RE: Proposed Statement on "HTTPS everywhere for the IETF"

"Tony Hain" <alh-ietf@tndh.net> Thu, 04 June 2015 15:37 UTC

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From: "Tony Hain" <alh-ietf@tndh.net>
To: "'Brian E Carpenter'" <brian.e.carpenter@gmail.com>, "'Stephen Farrell'" <stephen.farrell@cs.tcd.ie>, <ietf@ietf.org>
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Date: Thu, 4 Jun 2015 08:37:39 -0700
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Subject: RE: Proposed Statement on "HTTPS everywhere for the IETF"
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Brian E Carpenter wrote:
> Hi Tony,
> On 04/06/2015 15:06, Tony Hain wrote:
> > Stephen Farrell wrote:
> >> On 03/06/15 22:03, Tony Hain wrote:
> >>> Stephen Farrell wrote:
> >>>
> >>>> I would assert that the existence of the dprive WG is good evidence
> >>>> that the IETF does not consider data-integrity as the only real
> >>>> concern for public data.
> >>>
> >>> And I would assert that it shows a group-think knee-jerk
> >>> overreaction to threats that hypothetically could be applied in
> >>> broader contexts than history documents. We are both free to express
> >>> our own assertions.
> >>>
> >>
> >> Disagreeing is of course fine but does not require that those with
> >> whom one disagrees are stuck in a group-think knee-jerk mixed
> >> metaphor;-)
> >>
> >> Looking at the actual text of the statement though [1] I could agree
> >> that the 3rd paragraph is maybe more justified on security grounds,
> >> so maybe s/privacy/security&privacy/ would be better there.
> >
> > No, more below.
> >
> >>
> >> That said, there is a real threat to privacy (cf. tempora) when it is
> >> credible to assume that any of our traffic that transits undersea
> >> cables is recorded, and traffic to the IETF is a part of that even if
> >> it's quite unlikely, by itself, to be privacy sensitive.
> >
> > I never argued that there is not a general threat to privacy due to
> recording, just that it does not apply here. My point was that the IETF does
> not have a general technical REQUIREMENT for privacy. There are many that
> WANT privacy in everything they do, but that does not equate to a real
> requirement for the public content of an open organization. Substituting
> security&pirvacy only makes a bad choice of words worse. The IETF has no
> business case for either, and if there was a case something would have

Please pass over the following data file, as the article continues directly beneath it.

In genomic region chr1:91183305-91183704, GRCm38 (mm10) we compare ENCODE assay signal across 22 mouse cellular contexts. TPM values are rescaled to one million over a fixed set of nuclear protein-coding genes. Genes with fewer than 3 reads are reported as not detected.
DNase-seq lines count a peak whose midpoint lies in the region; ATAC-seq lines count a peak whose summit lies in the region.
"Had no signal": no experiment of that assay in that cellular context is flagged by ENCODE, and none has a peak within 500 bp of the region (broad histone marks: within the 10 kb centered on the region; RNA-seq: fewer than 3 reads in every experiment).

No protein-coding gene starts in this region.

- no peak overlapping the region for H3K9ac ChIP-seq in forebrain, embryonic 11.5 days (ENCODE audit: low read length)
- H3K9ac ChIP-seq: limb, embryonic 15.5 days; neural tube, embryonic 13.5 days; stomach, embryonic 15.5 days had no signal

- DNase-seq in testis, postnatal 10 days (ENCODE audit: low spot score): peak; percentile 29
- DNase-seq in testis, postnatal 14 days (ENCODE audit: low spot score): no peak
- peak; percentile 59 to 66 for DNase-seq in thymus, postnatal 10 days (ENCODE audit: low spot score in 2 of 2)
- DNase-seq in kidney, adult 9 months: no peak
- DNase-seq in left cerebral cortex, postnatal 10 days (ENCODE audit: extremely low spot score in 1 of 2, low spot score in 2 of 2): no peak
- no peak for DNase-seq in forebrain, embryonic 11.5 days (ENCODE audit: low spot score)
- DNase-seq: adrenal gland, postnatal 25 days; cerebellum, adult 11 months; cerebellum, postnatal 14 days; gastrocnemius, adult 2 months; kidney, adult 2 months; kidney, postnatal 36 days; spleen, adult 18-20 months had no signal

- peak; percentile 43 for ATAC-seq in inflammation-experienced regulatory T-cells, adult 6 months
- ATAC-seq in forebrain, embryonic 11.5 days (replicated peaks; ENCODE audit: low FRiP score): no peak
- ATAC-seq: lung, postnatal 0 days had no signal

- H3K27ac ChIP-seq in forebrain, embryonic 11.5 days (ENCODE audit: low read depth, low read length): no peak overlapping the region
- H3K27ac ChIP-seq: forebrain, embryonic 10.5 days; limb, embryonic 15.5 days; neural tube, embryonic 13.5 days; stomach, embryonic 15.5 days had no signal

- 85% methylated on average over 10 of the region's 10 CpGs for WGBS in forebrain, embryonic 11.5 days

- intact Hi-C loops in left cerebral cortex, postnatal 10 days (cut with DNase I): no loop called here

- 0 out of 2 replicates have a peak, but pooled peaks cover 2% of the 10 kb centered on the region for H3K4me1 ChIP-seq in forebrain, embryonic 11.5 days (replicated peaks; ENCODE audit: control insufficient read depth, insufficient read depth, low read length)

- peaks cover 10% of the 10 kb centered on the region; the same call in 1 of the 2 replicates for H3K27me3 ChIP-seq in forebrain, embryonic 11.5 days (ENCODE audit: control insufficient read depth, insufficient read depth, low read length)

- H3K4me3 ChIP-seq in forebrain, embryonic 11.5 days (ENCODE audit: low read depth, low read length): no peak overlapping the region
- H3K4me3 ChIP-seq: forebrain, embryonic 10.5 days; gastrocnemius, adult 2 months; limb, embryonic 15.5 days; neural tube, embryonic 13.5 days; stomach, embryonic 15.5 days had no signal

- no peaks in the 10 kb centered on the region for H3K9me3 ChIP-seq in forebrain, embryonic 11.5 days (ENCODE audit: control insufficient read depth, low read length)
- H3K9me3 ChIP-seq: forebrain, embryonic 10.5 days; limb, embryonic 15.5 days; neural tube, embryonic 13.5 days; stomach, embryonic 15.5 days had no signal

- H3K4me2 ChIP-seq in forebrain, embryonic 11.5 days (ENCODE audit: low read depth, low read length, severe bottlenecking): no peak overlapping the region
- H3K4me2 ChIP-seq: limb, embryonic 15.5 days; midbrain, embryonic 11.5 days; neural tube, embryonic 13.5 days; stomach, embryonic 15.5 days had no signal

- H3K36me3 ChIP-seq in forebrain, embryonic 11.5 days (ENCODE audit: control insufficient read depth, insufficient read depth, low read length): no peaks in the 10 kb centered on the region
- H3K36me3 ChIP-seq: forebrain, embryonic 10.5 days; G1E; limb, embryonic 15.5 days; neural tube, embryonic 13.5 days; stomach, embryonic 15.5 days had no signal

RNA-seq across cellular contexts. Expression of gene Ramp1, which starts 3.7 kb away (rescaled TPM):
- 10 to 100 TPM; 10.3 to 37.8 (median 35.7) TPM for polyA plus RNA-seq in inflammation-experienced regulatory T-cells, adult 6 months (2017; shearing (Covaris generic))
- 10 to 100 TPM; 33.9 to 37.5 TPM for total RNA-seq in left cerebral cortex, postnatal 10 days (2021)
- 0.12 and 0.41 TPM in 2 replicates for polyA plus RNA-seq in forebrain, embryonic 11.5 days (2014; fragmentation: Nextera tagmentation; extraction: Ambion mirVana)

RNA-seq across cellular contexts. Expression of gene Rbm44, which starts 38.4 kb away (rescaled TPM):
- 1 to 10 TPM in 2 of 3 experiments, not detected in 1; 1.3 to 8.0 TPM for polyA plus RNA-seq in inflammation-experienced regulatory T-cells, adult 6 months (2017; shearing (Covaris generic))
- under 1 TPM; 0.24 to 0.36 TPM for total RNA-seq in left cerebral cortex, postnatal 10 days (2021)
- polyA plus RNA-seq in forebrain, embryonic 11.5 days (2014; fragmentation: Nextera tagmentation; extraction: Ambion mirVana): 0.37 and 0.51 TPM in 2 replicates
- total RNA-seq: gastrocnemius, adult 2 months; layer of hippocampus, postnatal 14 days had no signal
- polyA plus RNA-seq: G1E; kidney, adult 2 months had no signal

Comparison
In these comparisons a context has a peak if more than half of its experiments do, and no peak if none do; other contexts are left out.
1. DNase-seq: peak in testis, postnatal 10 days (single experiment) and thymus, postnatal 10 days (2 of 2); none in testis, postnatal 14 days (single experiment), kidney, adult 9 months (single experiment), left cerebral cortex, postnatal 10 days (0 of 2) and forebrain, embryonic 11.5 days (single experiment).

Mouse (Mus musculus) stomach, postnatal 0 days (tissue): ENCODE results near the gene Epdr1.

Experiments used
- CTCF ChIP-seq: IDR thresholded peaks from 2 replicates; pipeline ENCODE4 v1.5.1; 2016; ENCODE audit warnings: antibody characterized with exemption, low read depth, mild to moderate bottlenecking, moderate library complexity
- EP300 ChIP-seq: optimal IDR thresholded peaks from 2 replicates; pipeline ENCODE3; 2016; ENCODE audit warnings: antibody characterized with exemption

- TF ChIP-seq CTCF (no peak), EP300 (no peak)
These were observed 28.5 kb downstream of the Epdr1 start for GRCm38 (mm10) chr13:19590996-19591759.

> been done about it long before now.
> 
> It isn't the content that is private, of course. However, if there are IETF
> participants who require a degree of privacy about their use of IETF public
> information, it is entirely reasonable for the IETF to support that with a
> straightforward measure like HTTPS. As has been pointed out already, that
> is insufficient to provide a high degree of privacy.
> 
> Try "...the act of accessing public information required for routine tasks can
> be privacy sensitive *on the user's side*..."

So that text exposes the silliness of this effort. IF there are people that really need privacy of their access of IETF content, they had better be using more than HTTPS. If they are not using something like TOR they are toast, because it doesn't take much traffic analysis to figure out which documents are being read. Anyone can create a mirror, and with that data they will know which documents and requests create which byte stream lengths. 

> 
> I don't see anything political about that. It's factual.

It is dangerous to imply that simple https provides any privacy when the original content is public information. If true privacy is the requirement then the IETF needs to be serious about expanding TOR. This proposed text is unnecessary theater to make a political statement. If the I* wants to make a political statement, the ISOC or maybe IAB should make it. The IESG has no business making anything more than a technical statement, and the only thing they need to say is that data-integrity is important so we are making https the default. The clear refusal to drop the word privacy from the statement just underscores how much this is politically driven rather than a serious effort to ensure that the IETF content is delivered intact. 

My overall concern here is that statements like this undermine the integrity of the organization. I understand people wanting to improve overall privacy, but this step does not do that in any meaningful way. 

Tony

> 
>     Brian